Not many parents know this, mainly because they spend most of their time in the car, but on the same day that Henry Ford manufactured the first automobile, his wife asked him a very important question: "Could you pick up the kids at school this afternoon?"
From that day on, Ford and his wife couldn't leave the house without driving their children somewhere.
Now, nearly a century later, millions of American parents find themselves in the same situation: We have become full-time chauffeurs for our kids.
This, of course, is now the greatest of all parental responsibilities. Feeding and clothing your children are not nearly as important as driving them all over town every day, sometimes to so many different places or events that you could probably become a millionaire in just one week if only you had the nerve to install a meter in the family car.
Then again, you'd have to spend the money on gas.
At this moment, our family car, a 1991 Ford Taurus, has 36,926.9 miles on it. I would conservatively estimate that 33,527.2 of those miles have been put on while driving our two daughters--and sometimes their friends--to and from various destinations and important engagements.
These include--but are not limited to--school, the mall, the library, the ice-skating rink, friends' houses, school dances, local hangouts, field hockey practice, field hockey games, basketball practice, basketball games, softball practice, softball games, band practice, football games, drama club, tutoring programs, religious instructions, the movies, the video store, the corner store, the school-supply store and, eventually, back home, only to turn right around and go out again.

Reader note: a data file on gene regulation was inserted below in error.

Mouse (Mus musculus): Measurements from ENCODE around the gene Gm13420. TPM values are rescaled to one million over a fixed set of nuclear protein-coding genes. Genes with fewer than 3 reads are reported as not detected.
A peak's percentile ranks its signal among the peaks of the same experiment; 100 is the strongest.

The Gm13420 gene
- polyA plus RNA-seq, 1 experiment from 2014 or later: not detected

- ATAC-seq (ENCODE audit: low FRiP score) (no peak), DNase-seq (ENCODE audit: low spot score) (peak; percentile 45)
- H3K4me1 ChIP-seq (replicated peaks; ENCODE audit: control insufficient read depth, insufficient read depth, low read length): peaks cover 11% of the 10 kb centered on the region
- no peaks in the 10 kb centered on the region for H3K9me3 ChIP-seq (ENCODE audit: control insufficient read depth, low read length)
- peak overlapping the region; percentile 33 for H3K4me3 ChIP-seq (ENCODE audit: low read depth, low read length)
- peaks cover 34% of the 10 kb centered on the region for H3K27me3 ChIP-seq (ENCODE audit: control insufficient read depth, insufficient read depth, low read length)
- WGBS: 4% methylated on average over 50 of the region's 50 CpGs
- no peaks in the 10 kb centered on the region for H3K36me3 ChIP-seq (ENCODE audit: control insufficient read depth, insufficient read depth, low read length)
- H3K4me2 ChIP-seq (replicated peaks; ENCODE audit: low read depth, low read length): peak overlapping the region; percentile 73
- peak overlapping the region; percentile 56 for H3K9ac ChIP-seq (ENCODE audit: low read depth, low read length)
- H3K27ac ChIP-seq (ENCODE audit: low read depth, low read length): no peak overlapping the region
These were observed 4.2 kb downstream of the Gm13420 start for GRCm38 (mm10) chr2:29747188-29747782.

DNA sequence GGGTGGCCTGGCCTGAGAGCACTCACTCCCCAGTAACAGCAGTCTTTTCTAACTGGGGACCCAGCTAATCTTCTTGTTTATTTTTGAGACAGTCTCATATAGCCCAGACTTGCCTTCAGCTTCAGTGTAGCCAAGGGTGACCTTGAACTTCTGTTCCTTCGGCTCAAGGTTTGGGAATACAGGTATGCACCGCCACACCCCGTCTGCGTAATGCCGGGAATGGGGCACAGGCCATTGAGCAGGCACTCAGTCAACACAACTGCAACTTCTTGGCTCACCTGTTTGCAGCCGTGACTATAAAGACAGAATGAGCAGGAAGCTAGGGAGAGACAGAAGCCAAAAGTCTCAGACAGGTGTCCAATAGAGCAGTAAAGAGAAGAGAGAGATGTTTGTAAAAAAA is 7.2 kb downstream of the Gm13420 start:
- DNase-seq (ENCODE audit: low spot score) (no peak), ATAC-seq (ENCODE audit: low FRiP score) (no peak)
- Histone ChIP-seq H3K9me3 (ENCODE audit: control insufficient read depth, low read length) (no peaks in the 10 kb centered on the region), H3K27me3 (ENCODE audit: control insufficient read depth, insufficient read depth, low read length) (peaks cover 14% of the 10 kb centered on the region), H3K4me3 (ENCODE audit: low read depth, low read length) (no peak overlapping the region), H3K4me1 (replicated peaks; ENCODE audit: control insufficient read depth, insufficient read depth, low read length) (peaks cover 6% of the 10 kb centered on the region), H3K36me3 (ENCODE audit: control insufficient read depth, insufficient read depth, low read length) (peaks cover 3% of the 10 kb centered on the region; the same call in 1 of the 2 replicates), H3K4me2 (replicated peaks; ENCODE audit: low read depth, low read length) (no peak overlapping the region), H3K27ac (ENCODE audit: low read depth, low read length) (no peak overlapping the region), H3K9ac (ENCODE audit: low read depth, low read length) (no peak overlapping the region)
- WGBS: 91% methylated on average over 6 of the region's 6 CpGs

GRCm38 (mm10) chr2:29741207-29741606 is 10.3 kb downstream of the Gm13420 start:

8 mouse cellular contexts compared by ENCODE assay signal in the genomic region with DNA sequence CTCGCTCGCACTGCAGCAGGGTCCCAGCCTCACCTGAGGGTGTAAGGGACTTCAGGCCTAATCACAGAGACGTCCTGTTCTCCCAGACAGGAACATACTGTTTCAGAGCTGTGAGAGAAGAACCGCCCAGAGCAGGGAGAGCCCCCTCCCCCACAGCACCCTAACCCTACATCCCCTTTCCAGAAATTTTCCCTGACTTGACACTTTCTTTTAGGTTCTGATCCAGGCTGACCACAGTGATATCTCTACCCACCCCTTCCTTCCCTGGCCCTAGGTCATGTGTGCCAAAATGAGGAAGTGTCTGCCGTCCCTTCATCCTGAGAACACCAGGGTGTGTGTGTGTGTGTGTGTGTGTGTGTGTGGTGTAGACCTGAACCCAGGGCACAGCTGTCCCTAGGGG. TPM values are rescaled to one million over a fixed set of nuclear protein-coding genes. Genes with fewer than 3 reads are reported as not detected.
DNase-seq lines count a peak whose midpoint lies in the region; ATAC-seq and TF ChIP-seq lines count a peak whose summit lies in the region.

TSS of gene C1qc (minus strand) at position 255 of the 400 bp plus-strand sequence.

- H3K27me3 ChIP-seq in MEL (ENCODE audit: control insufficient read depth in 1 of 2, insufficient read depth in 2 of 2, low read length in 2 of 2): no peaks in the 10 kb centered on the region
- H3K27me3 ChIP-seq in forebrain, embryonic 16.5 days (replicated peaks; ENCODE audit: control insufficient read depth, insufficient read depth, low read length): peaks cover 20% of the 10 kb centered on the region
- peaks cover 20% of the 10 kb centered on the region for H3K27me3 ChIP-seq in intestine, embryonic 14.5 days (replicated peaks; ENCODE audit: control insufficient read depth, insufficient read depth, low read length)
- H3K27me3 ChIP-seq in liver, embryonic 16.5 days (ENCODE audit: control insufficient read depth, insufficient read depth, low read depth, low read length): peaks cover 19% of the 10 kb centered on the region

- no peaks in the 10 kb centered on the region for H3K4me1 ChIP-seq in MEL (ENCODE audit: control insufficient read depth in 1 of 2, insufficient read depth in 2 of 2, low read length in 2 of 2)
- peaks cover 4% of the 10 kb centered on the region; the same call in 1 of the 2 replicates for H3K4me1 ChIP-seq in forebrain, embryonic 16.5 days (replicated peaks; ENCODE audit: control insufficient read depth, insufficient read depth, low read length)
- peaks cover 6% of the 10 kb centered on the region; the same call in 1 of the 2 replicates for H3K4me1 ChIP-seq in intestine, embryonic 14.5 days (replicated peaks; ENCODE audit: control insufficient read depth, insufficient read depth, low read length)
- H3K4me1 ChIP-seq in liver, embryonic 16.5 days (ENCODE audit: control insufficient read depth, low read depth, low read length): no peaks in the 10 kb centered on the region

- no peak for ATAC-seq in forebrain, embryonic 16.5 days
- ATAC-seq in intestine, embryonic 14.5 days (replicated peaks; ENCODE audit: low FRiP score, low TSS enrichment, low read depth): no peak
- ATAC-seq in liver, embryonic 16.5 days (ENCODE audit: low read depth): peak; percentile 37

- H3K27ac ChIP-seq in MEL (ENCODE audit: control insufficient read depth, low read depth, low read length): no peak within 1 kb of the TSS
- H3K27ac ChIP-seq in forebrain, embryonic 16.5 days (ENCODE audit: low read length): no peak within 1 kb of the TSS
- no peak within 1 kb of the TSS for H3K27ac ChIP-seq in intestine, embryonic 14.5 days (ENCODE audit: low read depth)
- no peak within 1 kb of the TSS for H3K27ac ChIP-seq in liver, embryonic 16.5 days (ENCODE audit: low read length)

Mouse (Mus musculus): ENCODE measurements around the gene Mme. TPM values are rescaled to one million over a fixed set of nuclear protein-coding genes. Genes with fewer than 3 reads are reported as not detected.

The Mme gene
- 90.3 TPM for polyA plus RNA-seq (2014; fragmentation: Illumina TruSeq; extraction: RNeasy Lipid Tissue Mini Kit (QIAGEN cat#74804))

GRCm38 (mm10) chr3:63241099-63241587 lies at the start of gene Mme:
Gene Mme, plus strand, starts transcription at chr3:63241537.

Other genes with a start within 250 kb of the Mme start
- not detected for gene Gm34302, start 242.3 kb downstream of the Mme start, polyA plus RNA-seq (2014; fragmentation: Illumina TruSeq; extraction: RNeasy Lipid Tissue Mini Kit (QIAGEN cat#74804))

It's a wonder the car doesn't explode.
To this day there are some people who think I am only 3 feet tall because the only time they ever see me is when I am sitting in the car. These same people, by the way, think my wife is 1 foot 10.
Of course, my wife and I are not in this alone. We are merely one small part of a vast network of parents and grandparents whose main mission in life is to provide transportation for teen-age and preteen children, who often show their appreciation either by fighting in the back seat or by switching the car radio to some god-awful station that plays music by body-pierced devil worshipers.
The invasion of Normandy was probably easier to plan than a typical day of chauffeuring. Here is a chilling example.
My wife: Can you pick up Lauren at school today? She gets out at 2:30.
Me: I guess so. But doesn't she have drama club?
My wife: That's Wednesday. Today's Thursday.
My wife: Drop her off at home. My father is taking Katie to her tutoring program. I'll bring her home after that.
My wife: Katie.
Me (confused): I thought she was going to the mall.
My wife: I took her and Traci there yesterday. Traci's mother drove them back.
Me (more confused): What about Lauren's basketball practice?
My wife: She goes to basketball Wednesdays at 5:30. After that I have to pick her up and drop her off at religious instructions at 6:30. You pick her up at 7:45, remember?
My wife: Katie has band tonight at 6. Katalin's mother is taking her. Can you pick them up at 8 and drive Katalin home?
Me: I thought she had band on Tuesdays.
My wife: She does.
Me (utterly confused): But you said today was Thursday.
My wife: It is. She has band tonight too. They have to play at the football game tomorrow night.
Me: That's Friday.
My wife: No kidding. It's also the night you have to pick up Lauren and Farha at the rink. Farha's mother is driving them over there.
My wife: Any questions?
Me: Just one. What day is this again?
Don't worry, parents. This constant chauffeuring won't last forever. One day, sooner than you think, our children will get their drivers' licenses.
Then we'll really be driven crazy.